Step 6a: Create & Attach to a Screen Session

screen -dmS fixhtaccess; screen -x fixhtaccess

Step 6b: Run the One-Liner

nice -n 15 ionice -c2 -n7 awk '/DocumentRoot/{DR[$NF]=$NF}END{for (e in DR) { x="find "e" -name .htaccess -exec grep -iEl \"^([^#]*php_(admin_)?value)\" {} +"; s="sed -i.bak.$(date +%F_%H%M%S) \047s/^\\([^#]*php_\\(admin_\\)\\?value\\)/#\\1/gi\047 2>&1"; while(x|getline) {print $0; print s,$0; print strftime("%F %T %Z"),s,$0 >> "/var/log/fixhtaccess.log"; while(s" "$0|getline y) { print y; print strftime("%F %T %Z"),y >> "/var/log/fixhtaccess.log" } close(s" "$0)} close(x)}}' /etc/apache2/conf/httpd.conf

Step 7: Rebuild the Apache Config (Troubleshoot Any Errors)

The following command checks the system httpd.conf file for syntax error and if none are found, runs the cPanel httpd.conf rebuild script. Fix any syntax errors, until a clean rebuild is completed without error. httpd -t && /scripts/rebuildhttpdconf

Step 8: CloudLinux ONLY – Setup PHP Selector

The PHP Selector feature of CloudLinux is only compatible with the inherit PHP versions in the cPanel MultiPHP Manager interface. All sites should be using the inherited version of PHP or PHP Selector will not function for that site. This only applies to CloudLinux servers.

Step 8a: Force All Sites to Use Inherited Version of PHP in MultiPHP Selector

The following command uses cPanel’s whmapi1 system to force all sites onto the inherited version of PHP in MultiPHP Manager. /usr/sbin/whmapi1 php_get_vhost_versions | awk  -F'[: ]+' '$2~/vhost/{x="/usr/sbin/whmapi1 php_set_vhost_versions version=inherit vhost-0="$3;print x;system(x);close(x)}'

Step 8b: Disable MultiPHP Manager & MultiPHP INI Editor

The following uses the cPanel whmapi1 system to add MultiPHP Manager/INI Editor to the disabled features list. /usr/sbin/whmapi1 update_featurelist featurelist=disabled multiphp=1 multiphp_ini_editor=1 ; /usr/sbin/whmapi1 update_featurelist featurelist=disabled multiphp_ini_editor=1

Step 9: Switch All PHP Handlers over to FCGI

The following will convert all installed PHP Handlers to using FCGI. These handlers are viewable through the Handlers tab of WHM’s MultiPHP Manager interface or by running the cPanel rebuild_phpconf script. /usr/local/cpanel/bin/rebuild_phpconf --current | awk 'NR>1{x="/usr/local/cpanel/bin/rebuild_phpconf --"$1"=fcgi"; print x; system(x); close(x)}' To confirm the changes, run: /usr/local/cpanel/bin/rebuild_phpconf --current Example Output: DEFAULT PHP: ea-php71 ea-php54 SAPI: fcgi ea-php55 SAPI: fcgi ea-php56 SAPI: fcgi ea-php70 SAPI: fcgi ea-php71 SAPI: fcgi ea-php72 SAPI: fcgi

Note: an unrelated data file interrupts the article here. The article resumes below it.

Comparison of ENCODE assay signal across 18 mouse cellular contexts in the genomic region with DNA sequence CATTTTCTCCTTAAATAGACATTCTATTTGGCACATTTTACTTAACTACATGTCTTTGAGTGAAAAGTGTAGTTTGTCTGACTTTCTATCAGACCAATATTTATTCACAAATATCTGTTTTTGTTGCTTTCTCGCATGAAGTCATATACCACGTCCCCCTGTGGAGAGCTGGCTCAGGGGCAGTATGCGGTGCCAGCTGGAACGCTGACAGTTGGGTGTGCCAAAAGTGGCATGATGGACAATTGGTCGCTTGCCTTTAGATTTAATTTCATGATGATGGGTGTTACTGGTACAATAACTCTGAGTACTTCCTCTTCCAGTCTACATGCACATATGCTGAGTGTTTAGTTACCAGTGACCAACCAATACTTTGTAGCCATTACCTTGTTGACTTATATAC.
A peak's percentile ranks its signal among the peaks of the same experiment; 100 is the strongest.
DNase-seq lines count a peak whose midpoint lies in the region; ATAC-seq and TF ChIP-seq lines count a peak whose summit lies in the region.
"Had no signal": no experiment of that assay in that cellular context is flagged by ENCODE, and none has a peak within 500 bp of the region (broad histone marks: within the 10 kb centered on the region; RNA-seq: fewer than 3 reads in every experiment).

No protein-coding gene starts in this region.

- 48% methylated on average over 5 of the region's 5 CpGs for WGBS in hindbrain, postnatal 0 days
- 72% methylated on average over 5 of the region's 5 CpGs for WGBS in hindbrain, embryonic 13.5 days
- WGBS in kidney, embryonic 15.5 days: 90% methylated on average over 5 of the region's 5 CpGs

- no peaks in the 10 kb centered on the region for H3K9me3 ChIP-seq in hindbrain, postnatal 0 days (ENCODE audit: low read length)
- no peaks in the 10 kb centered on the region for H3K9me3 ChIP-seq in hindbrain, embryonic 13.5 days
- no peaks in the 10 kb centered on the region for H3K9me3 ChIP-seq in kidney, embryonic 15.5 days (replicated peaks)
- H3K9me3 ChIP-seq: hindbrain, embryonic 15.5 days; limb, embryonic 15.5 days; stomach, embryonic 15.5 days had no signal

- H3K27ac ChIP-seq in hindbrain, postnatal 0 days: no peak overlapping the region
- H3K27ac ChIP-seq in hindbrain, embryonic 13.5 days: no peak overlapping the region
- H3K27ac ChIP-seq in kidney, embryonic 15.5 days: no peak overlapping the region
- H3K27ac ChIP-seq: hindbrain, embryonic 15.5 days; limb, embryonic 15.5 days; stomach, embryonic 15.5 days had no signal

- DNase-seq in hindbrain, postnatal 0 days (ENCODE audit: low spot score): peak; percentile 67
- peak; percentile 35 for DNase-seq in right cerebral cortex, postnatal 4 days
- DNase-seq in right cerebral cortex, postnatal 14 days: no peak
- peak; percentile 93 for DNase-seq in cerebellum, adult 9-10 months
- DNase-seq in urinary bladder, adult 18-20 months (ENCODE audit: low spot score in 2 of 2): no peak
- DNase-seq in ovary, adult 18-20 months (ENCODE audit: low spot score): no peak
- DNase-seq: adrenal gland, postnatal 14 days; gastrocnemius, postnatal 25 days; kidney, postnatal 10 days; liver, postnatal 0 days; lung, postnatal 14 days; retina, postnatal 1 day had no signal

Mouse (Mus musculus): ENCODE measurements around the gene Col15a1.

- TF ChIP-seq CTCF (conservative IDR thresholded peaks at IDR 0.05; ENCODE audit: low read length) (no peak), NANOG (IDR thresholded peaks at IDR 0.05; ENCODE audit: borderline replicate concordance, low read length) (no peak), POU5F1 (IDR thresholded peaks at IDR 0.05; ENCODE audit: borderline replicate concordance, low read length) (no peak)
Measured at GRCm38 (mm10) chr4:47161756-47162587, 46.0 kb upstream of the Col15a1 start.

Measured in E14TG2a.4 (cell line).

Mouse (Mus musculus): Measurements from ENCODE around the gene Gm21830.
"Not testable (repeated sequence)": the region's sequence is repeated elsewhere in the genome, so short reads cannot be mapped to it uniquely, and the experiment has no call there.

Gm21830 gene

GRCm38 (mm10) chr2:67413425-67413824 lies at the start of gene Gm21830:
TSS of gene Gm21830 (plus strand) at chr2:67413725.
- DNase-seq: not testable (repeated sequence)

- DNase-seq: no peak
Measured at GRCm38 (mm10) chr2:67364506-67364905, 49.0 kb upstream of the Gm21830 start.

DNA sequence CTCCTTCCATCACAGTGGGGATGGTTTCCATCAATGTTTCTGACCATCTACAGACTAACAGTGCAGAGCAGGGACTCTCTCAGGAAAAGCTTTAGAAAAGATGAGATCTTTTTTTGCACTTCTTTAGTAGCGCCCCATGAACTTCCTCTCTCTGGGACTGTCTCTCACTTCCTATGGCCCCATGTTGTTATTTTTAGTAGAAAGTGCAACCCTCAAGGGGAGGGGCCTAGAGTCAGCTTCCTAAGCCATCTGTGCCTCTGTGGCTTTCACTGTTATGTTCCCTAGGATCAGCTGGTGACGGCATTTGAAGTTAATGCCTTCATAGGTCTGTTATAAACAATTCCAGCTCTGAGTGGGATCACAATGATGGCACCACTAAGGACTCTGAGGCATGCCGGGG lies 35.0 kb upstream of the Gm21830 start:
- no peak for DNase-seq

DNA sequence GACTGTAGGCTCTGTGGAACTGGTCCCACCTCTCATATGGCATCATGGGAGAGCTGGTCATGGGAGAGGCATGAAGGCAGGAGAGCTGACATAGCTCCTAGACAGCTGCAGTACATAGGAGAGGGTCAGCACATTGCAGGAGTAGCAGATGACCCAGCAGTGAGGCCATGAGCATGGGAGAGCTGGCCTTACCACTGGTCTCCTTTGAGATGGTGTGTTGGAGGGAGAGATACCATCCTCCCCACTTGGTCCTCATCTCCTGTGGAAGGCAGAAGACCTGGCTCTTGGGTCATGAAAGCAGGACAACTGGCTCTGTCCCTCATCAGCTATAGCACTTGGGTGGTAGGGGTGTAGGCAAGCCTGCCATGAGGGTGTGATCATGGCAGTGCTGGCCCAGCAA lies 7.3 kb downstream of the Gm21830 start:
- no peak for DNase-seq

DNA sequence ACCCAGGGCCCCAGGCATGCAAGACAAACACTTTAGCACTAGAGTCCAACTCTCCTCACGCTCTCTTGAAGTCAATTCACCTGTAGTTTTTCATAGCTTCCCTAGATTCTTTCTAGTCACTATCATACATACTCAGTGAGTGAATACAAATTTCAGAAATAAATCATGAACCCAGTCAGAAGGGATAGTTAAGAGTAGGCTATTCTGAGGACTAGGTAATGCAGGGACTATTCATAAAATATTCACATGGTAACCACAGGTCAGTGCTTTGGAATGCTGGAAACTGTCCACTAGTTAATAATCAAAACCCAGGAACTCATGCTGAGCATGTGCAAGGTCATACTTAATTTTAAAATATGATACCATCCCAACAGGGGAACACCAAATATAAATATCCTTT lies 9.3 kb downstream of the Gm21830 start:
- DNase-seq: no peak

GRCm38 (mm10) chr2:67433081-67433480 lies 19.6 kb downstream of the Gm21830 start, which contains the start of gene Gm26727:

Step 10: Perform a Full Stop & Restart of Apache

The following script will stop Apache (gracefully if possible), and kill any unresponsive Apache & PHP processes before starting the Apache service again. It will also verify the Apache configuration syntax and will only perform the restart procedure if the syntax returns ok. This technique is handy as it is common for Apache processes to get stuck from time to time on busy servers.  This snippet deals with those scenarios after performing the humane stop request first. httpd -t && (/scripts/restartsrv_apache stop; sleep 3; killall httpd php lsphp php-cgi; sleep 3; killall -9 httpd php lsphp php-cgi; /scripts/restartsrv_apache start) || echo Fix Apache Config and try again.
Note
Toss this snippet into an alias called apache_rescue which you can add to your ~/.bashrc for easy access to this code. Below is a one-liner that will create this alias for you and load the modified profile in your current session. Once this alias is installed, it will always be available on that server by typing apache_rescue. cat <<'EOF'>>~/.bashrc && source ~/.bashrc
alias apache_rescue='httpd -t && (/scripts/restartsrv_apache stop; sleep 3; killall httpd php lsphp php-cgi; sleep 3; killall -9 httpd php lsphp php-cgi; /scripts/restartsrv_apache start) || echo Fix Apache Config and try again.'
EOF
This concludes our process for installing mod_fcgid onto your cPanel system.  It’s recommended to adjust FCGI settings from their default settings. Tune into our next tutorial where we’ll be advising on how to optimize FCGI for various environments.

Troubleshooting: Locked Out of RDP

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How Do I Get Back Into RDP?

You may be working from a local machine that has an IP that is not scoped on that RDP port, making it impossible for you to gain remote access to add the IP address to the RDP rule’s scope. Do not fret; there is a simple and quick way to add your IP to the RDP scoping (or any other entities such as MySQL or MSSQL) right through your Plesk interface in your local browser. You can watch this video, or scroll down for step-by-step directions.